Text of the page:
Around a dozen people met inside the Red Hat offices in Brno last weekend. The attendees came from various distributions and projects to discuss and work on color management for Linux. Most people arrived at Thursday and we started immediately to brain storm ideas and share information.
I was quite shocked as I heard Dantii could not join us. Fortunately the last messages about him sound very encouraging. It is great that our community could in different ways help him and his family.
Printing people discussed the PDF/X OutputIntent. The concept was developed to overcome the current short commings in the cupsICCprofile, which is primarily a vendor solution for CUPS print servers and the colord user session hook inside CUPS server. The implementation of the concept was done inside libCmpx, which is basically a wrapper around Ghostscript, which does the majority of the work, and a interface to Oyranos. From the other side John Layt looked into that work and Krita new print colour management tab to understand the implications for the KDE/Qt print dialog. He discussed lively with Till Kamppeter, Richard Hughes, Chris Murphy and me on how to get forward with that. Richard wrote a proof of concept for on screen print simulation in GTK. Chris talked a lot about osX printing and did some testing there. His experience on other platforms than Linux helped us a lot to figure out, which path we want to go and way the make sense. I searched for some PDF’s showing the features we need. They can now be found on ColourWiki. Jaroslav Reznik printed them and Till tested them. Michael Vrhel from the Ghostscript project fixed already after the event all of the bugs, which Till worked on in Brno. We had the idea, that some PDF printers might be able to do the right thing with the OutputIntent themselves. While discussing on how to know about that capability, Till and Richard had a nice idea how to reduce code duplication inside the current set of Linux CUPS filters. In parts the Color Management Hackfest crossed over into a Printing Summit.
Jan Grulich started coding on KolorManager. He implemented a widget to show a 2D graph of a ICC profile inside the information tab. Sirko Kemter was not very happy about the colours inside the graph. So I adjusted them, but after the hackfest.
While working on that, Jan profiled his monitor using Dantii’s colord-kde. Yes, Lukáš Tinkl fixed it, so it can now create ICC profiles. We needed to hand massage the profile to get it into Taxi DB, and then thought, it would be good to download the fresh profile later through Oyranos. That worked fine on the command line. But inside KolorManager a selection that a profile is available for download from Taxi DB would be more appealing. Jan wanted to look into that, and I worked later on a API and code snippet for Oyranos.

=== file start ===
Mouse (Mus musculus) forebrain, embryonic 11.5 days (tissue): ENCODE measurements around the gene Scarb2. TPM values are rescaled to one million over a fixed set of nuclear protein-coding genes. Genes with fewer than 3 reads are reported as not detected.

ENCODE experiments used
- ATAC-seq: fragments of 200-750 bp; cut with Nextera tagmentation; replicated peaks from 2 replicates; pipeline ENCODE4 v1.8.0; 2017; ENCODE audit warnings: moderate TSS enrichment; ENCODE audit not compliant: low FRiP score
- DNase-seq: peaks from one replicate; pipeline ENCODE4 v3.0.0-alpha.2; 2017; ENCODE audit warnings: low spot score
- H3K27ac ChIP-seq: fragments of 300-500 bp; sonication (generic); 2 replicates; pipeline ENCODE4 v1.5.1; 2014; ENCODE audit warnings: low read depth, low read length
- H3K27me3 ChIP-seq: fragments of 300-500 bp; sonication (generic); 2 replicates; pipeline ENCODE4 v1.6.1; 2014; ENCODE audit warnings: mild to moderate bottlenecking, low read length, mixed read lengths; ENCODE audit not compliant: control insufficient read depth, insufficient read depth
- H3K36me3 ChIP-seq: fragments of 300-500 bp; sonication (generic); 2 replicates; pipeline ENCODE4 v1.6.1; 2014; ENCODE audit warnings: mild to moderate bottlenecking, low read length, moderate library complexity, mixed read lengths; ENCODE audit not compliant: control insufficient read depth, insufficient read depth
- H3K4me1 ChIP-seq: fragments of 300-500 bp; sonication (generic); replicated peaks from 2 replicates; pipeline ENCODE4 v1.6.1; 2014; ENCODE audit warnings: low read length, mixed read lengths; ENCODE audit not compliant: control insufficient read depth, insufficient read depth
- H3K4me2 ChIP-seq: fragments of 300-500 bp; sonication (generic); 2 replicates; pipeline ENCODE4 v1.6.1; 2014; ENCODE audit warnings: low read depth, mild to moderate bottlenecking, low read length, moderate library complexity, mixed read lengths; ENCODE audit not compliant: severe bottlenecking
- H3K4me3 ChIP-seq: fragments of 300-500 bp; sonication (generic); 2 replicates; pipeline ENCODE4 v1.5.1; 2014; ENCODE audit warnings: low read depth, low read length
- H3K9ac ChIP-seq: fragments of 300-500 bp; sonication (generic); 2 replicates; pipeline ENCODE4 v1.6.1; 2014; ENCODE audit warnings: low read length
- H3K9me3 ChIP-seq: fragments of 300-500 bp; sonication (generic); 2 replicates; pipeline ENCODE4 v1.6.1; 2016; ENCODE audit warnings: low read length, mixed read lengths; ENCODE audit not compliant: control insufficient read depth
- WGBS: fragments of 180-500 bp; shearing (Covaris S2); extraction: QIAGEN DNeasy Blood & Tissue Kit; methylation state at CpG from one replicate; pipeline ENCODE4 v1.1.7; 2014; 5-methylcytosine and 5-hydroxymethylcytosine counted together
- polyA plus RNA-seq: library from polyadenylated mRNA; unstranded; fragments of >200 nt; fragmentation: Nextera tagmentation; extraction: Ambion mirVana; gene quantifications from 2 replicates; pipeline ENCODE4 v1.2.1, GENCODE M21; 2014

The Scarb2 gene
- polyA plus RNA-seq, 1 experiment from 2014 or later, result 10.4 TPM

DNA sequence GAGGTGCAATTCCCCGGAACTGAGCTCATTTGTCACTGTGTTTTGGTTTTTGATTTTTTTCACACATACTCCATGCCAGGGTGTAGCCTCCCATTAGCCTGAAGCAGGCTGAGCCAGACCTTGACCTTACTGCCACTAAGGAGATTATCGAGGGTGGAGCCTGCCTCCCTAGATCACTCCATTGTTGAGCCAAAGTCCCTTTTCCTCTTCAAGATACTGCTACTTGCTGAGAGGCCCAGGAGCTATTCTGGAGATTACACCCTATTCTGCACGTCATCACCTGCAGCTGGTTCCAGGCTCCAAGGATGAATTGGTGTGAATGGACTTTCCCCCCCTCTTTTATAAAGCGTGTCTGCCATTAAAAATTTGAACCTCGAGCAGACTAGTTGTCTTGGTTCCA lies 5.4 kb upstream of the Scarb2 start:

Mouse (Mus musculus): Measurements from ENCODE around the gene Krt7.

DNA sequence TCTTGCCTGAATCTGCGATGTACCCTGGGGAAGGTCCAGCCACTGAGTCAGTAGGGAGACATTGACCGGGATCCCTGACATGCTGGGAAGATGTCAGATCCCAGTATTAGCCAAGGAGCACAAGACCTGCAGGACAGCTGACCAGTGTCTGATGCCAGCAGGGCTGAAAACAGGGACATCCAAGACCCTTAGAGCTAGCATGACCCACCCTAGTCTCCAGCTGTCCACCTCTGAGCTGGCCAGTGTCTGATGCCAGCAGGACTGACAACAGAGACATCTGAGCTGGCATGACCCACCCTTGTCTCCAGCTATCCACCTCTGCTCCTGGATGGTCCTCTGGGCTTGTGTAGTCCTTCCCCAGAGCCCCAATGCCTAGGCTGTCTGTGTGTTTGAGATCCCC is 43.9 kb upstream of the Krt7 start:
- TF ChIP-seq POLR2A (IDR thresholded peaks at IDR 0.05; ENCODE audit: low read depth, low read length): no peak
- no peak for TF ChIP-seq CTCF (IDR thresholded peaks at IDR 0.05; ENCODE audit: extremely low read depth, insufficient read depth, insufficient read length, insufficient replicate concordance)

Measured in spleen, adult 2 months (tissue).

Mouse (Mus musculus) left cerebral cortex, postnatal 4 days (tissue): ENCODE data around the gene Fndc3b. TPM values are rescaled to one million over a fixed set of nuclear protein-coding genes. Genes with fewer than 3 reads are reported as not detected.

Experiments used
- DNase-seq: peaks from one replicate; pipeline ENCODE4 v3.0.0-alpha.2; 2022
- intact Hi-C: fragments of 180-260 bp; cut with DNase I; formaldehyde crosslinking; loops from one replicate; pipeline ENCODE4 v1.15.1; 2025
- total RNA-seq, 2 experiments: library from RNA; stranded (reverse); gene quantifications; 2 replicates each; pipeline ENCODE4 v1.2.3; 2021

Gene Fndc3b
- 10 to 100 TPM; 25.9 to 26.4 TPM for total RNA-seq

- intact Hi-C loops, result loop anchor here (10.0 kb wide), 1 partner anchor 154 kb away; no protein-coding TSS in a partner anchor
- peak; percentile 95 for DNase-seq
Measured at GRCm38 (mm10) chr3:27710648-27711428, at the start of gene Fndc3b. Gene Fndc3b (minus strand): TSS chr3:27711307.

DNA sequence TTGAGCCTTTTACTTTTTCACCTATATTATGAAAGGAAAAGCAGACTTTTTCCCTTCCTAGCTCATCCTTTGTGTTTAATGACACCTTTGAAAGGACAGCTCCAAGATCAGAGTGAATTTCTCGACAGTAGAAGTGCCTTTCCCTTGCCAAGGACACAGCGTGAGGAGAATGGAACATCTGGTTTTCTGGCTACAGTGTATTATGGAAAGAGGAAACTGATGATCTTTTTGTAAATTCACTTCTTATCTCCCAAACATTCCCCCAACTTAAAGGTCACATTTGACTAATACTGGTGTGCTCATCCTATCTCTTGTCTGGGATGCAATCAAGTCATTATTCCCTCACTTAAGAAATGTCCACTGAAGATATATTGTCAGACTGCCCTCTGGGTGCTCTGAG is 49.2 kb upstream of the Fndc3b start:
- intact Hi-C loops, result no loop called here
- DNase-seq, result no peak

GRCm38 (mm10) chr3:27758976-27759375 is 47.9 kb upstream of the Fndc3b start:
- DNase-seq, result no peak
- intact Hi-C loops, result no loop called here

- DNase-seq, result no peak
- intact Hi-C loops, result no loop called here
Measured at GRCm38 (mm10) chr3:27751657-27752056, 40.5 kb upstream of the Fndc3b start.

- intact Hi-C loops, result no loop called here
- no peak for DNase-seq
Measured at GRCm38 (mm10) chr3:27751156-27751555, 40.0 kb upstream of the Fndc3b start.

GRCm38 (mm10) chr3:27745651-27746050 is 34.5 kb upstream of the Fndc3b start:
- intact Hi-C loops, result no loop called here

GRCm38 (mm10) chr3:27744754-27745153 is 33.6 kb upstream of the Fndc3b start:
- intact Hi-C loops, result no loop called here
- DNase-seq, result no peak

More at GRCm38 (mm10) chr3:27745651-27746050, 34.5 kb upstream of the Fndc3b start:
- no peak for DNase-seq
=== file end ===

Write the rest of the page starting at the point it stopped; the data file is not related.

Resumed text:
By the way, the above screen shot is done using the new colour correction feature for KDE-4.10. You might see the strong colour cast in it. Dan Vrátil worked on undoing that cast inside KSnapshot using the actual monitor profile. The initial coding was fast. But he likes to get that working for multiple outputs too.
Casian Andrei, who did the KWin Color Correction project during this years GSoC, wrote some documentation about that newly added feature. While writing that and clarifying some points, we discussed the opt-out inside KWin and found that it is not yet present. Sig. But Casian had played with the idea already and said that per region opt-out would be trivial inside KWin and started to write on that feature during Sunday. In case that works out, it would be trivial to opt out inside existing applications. But we found as well, that for a perfect results only a blending in the correct colour space is needed during compositing. That can be implemented inside toolkits, which is not trivial, and can then be used together with the per window opt-out. That buys us some valuable time for the toolkits to become ready for full colour management support. Whether the same per region approach is easy enough to implement in Wayland needs to be seen.
Now back to profile distribution. Oyranos obtained a new backup tool for Taxi DB. And we counted already over 200 different ICC profiles in the online data base. Sirko Kemter and Daniel Jahre grabbed the taxi sources, installed MongoDB and worked on mostly basic stuff to add later more features. The online front end to the DB can be used on every platform for download and upload. Daniel and Sirko discussed how to temporarily store a ICC profile from the ColorHug LiveCD. We found that the data base can be used for very different things, e.g. distribution of spectral data sets for camera sensors.
Pippin worked since some time on improving the display of gradients on 8-bit driven monitors. He came up with a dithering approach and tested that using the Taxi DB profiles for the analysis of his implementation. That helped him to make the algorithm more robust even with strongly distorted monitor gamma curves. There is quite some interest inside the graphics designers community for his work to solve banding problems. We talked a bit about gegl and I found babl especially interesting. The small library does, what I call pixel layout conversions. Those are in part colour space conversions and encoding conversions. For better separating encoding, 8-bit versus 16-bit etc., from colour spaces, e.g. linear gamma + Rec709 primaries versus sRGB etc., we need better ICC profile analysis. Especially gamma analysis can be improved inside rendering pipelines. Beside discussing hardware stuff, spectral imaging, video processing and so on, he gave a small and very helpful introduction into colour theory, which was a eye opener for many of the colour management newcomers and thus very welcome.